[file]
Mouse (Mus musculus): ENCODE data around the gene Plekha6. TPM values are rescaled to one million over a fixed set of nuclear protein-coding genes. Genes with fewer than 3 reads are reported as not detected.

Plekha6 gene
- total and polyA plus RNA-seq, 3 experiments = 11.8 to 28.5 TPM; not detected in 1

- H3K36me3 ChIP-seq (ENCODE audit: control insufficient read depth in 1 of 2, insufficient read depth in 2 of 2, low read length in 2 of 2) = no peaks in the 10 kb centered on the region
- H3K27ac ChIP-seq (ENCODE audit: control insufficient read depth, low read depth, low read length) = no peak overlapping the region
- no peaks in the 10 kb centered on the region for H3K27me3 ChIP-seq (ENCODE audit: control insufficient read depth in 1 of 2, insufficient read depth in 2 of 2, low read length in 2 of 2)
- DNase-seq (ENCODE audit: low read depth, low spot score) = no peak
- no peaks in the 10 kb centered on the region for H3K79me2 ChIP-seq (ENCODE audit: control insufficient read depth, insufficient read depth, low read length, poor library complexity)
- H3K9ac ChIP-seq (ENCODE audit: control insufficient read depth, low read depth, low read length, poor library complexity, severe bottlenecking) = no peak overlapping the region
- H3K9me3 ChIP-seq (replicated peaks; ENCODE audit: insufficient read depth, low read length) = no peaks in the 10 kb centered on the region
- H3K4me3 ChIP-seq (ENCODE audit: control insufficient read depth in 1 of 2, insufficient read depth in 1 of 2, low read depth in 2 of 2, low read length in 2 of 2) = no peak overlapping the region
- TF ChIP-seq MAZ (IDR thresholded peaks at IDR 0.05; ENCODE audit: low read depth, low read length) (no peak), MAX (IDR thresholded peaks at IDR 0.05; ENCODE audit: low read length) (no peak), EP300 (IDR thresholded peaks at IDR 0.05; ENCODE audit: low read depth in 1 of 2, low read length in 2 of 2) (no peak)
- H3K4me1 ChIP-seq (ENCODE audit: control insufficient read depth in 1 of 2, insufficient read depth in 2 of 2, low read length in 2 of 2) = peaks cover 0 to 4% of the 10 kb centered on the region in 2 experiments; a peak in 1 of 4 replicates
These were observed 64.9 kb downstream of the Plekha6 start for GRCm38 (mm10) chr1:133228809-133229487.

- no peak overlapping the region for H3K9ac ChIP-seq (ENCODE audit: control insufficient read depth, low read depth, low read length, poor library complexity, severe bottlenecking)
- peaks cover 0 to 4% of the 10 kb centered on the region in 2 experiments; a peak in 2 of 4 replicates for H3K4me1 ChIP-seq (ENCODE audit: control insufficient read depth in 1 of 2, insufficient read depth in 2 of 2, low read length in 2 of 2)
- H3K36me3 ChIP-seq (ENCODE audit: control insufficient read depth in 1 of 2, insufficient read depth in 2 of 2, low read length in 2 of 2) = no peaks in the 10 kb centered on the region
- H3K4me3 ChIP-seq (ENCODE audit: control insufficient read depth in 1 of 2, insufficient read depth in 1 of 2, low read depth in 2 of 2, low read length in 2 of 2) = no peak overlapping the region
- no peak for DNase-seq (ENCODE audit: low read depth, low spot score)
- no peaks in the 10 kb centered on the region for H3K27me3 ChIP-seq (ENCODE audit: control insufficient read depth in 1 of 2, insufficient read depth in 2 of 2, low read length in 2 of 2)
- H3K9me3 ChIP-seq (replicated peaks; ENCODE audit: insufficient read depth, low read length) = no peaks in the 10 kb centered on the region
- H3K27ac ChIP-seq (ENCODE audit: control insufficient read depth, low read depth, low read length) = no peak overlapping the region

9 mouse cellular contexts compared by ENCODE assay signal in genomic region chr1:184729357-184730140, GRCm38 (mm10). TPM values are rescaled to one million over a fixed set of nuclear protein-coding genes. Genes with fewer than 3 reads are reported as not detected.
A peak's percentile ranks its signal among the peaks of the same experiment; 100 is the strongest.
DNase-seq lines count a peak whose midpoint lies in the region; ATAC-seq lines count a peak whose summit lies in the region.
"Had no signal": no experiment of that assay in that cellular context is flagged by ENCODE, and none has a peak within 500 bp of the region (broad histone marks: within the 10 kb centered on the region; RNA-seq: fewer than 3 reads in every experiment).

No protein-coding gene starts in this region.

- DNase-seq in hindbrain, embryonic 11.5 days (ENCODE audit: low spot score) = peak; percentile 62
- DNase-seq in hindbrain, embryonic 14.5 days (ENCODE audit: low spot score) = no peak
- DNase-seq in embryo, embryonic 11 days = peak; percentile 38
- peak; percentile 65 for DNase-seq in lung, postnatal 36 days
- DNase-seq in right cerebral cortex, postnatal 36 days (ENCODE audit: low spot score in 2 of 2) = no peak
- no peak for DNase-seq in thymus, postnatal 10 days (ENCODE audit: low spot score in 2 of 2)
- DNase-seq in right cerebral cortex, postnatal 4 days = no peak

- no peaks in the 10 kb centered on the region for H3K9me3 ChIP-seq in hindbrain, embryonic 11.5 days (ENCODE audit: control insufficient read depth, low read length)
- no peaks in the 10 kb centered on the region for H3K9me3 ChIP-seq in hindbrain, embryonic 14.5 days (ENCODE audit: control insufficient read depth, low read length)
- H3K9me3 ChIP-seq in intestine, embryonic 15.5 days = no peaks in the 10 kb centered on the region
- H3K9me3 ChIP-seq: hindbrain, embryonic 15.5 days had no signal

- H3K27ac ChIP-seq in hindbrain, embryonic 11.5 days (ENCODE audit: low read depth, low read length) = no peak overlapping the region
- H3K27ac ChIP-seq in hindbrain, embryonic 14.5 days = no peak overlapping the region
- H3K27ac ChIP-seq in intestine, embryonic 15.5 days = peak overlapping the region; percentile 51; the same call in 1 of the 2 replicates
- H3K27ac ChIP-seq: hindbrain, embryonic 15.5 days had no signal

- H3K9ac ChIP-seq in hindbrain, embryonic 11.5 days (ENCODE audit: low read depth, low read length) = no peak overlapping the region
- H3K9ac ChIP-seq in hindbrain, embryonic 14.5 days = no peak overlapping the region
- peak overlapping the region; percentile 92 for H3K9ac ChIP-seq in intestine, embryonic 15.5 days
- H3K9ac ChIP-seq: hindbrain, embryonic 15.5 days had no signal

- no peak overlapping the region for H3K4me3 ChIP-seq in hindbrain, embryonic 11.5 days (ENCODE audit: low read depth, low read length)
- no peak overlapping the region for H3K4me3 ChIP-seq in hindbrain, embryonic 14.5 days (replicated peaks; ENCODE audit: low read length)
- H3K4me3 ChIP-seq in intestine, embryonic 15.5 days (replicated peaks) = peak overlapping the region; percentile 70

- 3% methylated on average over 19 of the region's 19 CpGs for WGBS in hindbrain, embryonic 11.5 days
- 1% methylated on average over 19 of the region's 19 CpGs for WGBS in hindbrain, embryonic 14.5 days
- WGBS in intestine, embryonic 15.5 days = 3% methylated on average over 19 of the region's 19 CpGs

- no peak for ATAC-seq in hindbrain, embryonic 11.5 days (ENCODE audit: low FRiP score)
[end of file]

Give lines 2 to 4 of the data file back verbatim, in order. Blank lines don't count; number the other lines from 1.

Plekha6 gene
- total and polyA plus RNA-seq, 3 experiments = 11.8 to 28.5 TPM; not detected in 1

- H3K36me3 ChIP-seq (ENCODE audit: control insufficient read depth in 1 of 2, insufficient read depth in 2 of 2, low read length in 2 of 2) = no peaks in the 10 kb centered on the region